I have been unfaithful to Bob Dylan. That’s what it feels like. As a student, I listened over and over to those early albums, The Freewheelin’ Bob Dylan, Highway 61 Revisited, Blonde on Blonde, John Wesley Harding. I didn’t actually buy any of them: I had friends at college who could afford to do that. (Actually, I was still buying Francoise Hardy, but don’t hate me for it.)
Later on, when he was reported to have become a Christian, we bought Slow Train Coming and Shot of Love — not vinyl by now, but on tape cassette. (So actually, much less use than vinyl; except that we didn’t have a record deck at the time.) Since then we’ve listened to a few of Dylan’s later titles, those that made it to The Essential Bob Dylan collection. But for the most part I just haven’t kept up with the evolution of his career and his music.
Then I read a review of Richard F. Thomas’s book Why Dylan Matters, and knew this was what I needed to read to make some amends for my decades of infidelity. Thomas is a Professor of Classics at Harvard; more than that, he has been a Dylan fan since pretty much forever. That’s ‘fan’ in the full sense of fanatic: he is a Dylan freak, an expert, a nerd. What he doesn’t know about Dylan, or doesn’t know how to find out, ain’t knowledge. The thesis of this fascinating book is that Dylan is a classic, just as much, and in just the same sense, as Virgil, Ovid, Catullus, Homer, Aeschylus and all those others are.
Our own favourite classicist Mary Beard agrees:
At last an expert classicist gets to grips with Bob Dylan. Richard Thomas takes us from Dylan’s high school Latin club to his haunting engagement with Ovid and Homer in recent albums. He carefully argues that Dylan’s poetry deserves comparison with Virgil’s — and Thomas, senior professor of Latin at Harvard and author of some of the most influential modern studies of Virgil, should know!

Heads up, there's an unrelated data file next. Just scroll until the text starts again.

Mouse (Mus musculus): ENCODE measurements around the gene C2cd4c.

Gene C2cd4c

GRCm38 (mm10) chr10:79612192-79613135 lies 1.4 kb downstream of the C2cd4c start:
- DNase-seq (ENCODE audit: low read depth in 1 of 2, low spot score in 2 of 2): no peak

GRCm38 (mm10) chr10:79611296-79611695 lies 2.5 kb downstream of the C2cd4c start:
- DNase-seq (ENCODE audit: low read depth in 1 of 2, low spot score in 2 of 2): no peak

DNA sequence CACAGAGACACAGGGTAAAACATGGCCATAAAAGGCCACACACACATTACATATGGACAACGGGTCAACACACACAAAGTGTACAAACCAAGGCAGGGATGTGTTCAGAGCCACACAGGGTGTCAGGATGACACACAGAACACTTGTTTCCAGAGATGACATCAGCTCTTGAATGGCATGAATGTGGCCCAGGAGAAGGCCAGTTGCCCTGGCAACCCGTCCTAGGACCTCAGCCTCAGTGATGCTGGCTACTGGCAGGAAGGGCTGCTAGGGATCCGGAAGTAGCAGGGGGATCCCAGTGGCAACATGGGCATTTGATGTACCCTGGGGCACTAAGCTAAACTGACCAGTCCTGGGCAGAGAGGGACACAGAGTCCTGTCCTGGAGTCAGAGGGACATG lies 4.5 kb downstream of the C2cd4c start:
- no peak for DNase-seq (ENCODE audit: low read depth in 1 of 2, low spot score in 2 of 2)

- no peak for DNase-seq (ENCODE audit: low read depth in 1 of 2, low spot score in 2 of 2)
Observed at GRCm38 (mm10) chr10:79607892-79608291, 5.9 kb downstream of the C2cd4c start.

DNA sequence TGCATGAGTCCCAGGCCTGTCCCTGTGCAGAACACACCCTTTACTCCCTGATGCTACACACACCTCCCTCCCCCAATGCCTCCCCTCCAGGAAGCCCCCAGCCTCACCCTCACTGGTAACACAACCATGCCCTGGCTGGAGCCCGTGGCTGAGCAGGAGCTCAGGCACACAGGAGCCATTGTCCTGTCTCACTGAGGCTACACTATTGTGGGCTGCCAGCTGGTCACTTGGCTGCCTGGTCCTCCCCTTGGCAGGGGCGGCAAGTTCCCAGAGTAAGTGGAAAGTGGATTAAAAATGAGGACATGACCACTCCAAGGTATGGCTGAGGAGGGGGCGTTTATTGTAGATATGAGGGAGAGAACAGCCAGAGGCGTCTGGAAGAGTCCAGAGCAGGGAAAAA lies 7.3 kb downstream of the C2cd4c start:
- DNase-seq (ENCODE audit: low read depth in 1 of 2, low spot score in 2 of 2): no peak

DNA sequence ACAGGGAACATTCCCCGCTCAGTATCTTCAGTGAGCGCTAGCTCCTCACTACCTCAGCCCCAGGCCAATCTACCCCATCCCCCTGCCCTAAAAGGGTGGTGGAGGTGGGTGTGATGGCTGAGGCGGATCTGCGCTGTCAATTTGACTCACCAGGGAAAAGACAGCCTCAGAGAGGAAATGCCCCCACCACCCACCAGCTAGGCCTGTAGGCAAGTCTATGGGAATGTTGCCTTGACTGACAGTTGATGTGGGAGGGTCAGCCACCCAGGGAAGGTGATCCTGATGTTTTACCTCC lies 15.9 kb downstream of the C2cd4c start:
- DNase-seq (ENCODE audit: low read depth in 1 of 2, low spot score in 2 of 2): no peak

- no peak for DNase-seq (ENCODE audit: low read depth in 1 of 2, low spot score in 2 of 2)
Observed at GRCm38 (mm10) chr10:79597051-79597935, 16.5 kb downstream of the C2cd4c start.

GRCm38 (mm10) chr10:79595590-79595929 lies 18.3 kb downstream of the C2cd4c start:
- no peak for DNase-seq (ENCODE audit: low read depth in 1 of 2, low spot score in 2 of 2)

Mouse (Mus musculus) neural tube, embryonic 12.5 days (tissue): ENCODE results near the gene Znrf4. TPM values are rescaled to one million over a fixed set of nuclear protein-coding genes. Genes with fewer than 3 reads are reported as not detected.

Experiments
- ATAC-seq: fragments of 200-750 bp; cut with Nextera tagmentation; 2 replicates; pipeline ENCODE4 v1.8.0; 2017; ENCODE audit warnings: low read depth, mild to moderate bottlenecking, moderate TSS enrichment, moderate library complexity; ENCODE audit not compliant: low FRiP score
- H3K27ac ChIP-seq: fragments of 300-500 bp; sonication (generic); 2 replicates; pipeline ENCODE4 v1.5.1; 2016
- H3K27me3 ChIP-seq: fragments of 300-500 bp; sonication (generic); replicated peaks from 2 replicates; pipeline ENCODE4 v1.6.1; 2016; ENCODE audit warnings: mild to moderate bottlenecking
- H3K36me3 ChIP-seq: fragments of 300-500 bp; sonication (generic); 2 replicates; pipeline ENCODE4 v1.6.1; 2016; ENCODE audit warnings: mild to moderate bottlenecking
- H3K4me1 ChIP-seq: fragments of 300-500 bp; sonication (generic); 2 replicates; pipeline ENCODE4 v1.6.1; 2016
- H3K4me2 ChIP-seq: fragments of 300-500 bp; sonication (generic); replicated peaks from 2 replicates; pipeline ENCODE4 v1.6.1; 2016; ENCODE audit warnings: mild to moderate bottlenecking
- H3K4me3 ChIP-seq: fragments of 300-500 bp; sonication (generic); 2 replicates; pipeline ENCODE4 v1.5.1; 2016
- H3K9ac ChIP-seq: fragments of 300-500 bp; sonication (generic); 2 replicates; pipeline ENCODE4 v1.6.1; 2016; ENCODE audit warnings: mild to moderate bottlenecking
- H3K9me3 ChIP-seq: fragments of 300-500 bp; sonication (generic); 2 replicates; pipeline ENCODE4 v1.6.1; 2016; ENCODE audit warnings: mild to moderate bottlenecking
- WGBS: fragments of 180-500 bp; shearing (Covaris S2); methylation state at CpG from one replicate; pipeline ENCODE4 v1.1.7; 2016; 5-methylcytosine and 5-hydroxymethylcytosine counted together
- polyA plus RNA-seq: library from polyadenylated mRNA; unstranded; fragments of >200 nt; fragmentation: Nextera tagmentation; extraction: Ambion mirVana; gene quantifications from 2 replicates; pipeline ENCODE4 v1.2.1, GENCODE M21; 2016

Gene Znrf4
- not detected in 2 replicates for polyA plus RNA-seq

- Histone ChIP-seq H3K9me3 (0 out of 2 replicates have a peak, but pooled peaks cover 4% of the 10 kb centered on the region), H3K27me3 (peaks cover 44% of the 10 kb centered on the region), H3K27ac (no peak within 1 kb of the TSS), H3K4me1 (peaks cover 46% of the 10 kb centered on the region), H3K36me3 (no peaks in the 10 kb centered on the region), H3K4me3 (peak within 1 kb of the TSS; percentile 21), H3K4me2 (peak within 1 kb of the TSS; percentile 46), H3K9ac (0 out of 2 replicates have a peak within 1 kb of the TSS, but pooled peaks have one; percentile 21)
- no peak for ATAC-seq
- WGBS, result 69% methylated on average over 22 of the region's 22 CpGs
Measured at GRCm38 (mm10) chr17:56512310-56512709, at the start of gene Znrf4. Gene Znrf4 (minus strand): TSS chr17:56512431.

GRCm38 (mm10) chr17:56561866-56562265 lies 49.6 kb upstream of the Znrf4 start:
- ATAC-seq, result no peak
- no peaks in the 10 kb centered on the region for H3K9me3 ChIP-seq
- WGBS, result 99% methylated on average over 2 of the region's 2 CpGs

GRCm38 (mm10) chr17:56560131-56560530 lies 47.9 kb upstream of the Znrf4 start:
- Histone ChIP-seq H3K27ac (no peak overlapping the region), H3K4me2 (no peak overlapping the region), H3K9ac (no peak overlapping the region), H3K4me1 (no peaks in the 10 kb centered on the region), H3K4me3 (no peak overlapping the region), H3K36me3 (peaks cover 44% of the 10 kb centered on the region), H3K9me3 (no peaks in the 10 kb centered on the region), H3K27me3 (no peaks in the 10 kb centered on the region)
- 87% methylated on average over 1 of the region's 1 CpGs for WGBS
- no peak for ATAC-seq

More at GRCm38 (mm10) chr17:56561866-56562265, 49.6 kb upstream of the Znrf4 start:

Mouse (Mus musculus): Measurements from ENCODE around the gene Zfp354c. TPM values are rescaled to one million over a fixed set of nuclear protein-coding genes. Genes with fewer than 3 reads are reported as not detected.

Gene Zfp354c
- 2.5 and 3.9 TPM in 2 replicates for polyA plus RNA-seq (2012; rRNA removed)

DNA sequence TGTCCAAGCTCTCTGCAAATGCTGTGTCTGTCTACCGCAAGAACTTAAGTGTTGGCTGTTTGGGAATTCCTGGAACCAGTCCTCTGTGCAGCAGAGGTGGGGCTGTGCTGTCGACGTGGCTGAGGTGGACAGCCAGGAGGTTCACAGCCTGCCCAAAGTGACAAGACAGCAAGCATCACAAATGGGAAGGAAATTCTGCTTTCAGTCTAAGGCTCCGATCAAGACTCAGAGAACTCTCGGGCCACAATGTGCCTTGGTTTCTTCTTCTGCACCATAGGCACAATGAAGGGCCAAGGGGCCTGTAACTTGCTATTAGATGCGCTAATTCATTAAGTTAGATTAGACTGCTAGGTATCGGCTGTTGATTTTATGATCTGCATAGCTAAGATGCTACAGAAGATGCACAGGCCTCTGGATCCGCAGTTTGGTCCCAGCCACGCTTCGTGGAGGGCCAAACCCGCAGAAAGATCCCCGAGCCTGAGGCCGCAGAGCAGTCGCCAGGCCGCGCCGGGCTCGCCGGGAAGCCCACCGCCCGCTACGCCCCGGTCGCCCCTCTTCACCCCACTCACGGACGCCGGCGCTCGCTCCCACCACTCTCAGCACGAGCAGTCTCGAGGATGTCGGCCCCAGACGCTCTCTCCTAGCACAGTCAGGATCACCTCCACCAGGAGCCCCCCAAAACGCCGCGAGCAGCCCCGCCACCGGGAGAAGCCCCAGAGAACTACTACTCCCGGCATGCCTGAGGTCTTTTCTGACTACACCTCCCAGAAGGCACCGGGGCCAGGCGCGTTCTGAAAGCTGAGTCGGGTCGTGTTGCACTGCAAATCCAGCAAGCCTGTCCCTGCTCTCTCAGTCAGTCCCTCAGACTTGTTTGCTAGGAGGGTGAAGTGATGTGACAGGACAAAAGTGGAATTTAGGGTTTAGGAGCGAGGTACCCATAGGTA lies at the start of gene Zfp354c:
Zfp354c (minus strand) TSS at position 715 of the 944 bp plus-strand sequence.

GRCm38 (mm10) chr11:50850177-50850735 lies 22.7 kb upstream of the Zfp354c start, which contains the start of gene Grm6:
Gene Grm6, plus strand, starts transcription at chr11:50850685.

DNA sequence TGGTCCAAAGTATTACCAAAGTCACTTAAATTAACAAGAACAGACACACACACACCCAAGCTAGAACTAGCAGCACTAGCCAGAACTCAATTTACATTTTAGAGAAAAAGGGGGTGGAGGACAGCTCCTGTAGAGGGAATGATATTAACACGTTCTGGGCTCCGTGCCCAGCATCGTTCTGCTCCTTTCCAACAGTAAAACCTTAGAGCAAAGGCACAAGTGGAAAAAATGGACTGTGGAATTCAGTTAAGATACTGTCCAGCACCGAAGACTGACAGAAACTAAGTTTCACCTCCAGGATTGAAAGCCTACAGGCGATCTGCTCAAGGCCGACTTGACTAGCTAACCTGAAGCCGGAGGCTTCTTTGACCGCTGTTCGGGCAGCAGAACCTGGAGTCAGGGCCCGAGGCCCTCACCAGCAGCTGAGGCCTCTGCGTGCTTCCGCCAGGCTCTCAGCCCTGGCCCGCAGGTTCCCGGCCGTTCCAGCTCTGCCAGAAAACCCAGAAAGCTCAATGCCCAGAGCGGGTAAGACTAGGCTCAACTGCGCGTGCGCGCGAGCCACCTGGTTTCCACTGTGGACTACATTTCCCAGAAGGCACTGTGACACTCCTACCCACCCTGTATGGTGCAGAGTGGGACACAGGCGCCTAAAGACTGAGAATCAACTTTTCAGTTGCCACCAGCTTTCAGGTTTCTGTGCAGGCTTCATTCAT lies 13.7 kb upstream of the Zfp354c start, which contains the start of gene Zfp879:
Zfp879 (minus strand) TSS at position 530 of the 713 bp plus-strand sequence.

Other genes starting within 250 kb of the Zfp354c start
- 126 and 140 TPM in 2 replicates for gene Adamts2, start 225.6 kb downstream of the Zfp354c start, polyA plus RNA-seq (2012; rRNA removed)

This book provides an oversight of some of the twists and turns of Dylan’s musical Odyssey — another good classical allusion — with a timeline-discography of all Dylan’s albums, a discussion of the broad outline of their development, and detailed analysis of the texts of many of the songs, and how they have changed in performance over the years. Because one of the great themes is that Dylan’s work is all about performance: in his Nobel Prize lecture he frequently made the point that Shakespeare was not interested in whether or not he was writing ‘literature’: his concern, like Dylan’s, was with the details of the performance. Getting everything right, so it was the best possible performance it could be.
The final chapter takes us through Dylan’s being awarded the Nobel Prize for Literature in 2016, “for having created new poetic expressions within the great American song tradition”. It’s not certain that all the details of what happened will ever be known. Dylan famously delayed for some time in responding to the Swedish Academy’s news of the award — perhaps because he couldn’t believe such an august body would really recognise his work as ‘literature’. Then he didn’t turn up in person to make his acceptance speech in Stockholm, asking the U.S. ambassador to Sweden to read it on his behalf. But he did — somewhat at the last minute — deliver the obligatory Nobel Prize lecture. Thomas describes it in his book, and you can listen to it on YouTube. It’s also touching to watch Patti Smith performing ‘A Hard Rain’s A-Gonna Fall’ at the ceremony. No doubt she was mortified by losing her way at one point, which she attributed to extreme nervousness, but she was warmly applauded and encouraged by the audience of the great and the good of the Nobel Prize.
It’s a book that I loved, a book that makes me want to go back to listening and listening to Dylan’s more recent albums, and a book that makes me want to read those ancient classics of Greek and Rome, either again or for the first time.
I’ve created a playlist on Spotify which includes most of the songs Thomas discusses in this book. If you’d like to save yourself the trouble of searching for them all, you can find them here.